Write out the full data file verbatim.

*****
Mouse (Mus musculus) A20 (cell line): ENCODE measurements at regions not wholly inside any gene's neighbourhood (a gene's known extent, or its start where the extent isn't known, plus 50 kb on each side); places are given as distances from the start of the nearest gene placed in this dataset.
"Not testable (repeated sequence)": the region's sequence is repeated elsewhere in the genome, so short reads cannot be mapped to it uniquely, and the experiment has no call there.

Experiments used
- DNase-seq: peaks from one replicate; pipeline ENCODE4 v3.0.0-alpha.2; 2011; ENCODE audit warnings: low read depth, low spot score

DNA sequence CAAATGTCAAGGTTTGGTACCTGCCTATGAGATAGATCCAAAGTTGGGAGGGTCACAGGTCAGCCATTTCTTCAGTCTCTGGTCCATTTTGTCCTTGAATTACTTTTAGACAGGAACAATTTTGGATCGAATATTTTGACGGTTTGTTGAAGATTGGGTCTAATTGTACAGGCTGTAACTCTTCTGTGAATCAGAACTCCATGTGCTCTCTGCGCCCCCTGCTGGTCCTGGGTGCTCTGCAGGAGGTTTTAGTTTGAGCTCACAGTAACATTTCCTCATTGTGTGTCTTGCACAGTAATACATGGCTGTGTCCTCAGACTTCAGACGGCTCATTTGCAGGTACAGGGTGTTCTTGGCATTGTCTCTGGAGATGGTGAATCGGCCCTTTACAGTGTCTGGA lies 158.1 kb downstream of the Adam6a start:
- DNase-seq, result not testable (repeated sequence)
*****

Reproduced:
Mouse (Mus musculus) A20 (cell line): ENCODE measurements at regions not wholly inside any gene's neighbourhood (a gene's known extent, or its start where the extent isn't known, plus 50 kb on each side); places are given as distances from the start of the nearest gene placed in this dataset.
"Not testable (repeated sequence)": the region's sequence is repeated elsewhere in the genome, so short reads cannot be mapped to it uniquely, and the experiment has no call there.

Experiments used
- DNase-seq: peaks from one replicate; pipeline ENCODE4 v3.0.0-alpha.2; 2011; ENCODE audit warnings: low read depth, low spot score

DNA sequence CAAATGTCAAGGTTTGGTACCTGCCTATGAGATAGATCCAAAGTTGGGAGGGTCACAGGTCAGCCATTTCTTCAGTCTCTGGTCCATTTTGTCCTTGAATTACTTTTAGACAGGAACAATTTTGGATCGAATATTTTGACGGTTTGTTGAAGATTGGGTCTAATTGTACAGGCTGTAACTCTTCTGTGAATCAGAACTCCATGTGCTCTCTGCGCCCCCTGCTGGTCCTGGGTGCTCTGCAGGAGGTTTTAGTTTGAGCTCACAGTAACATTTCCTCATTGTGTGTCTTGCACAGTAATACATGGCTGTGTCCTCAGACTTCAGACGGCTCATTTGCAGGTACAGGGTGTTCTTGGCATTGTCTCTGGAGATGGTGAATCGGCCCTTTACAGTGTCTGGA lies 158.1 kb downstream of the Adam6a start:
- DNase-seq, result not testable (repeated sequence)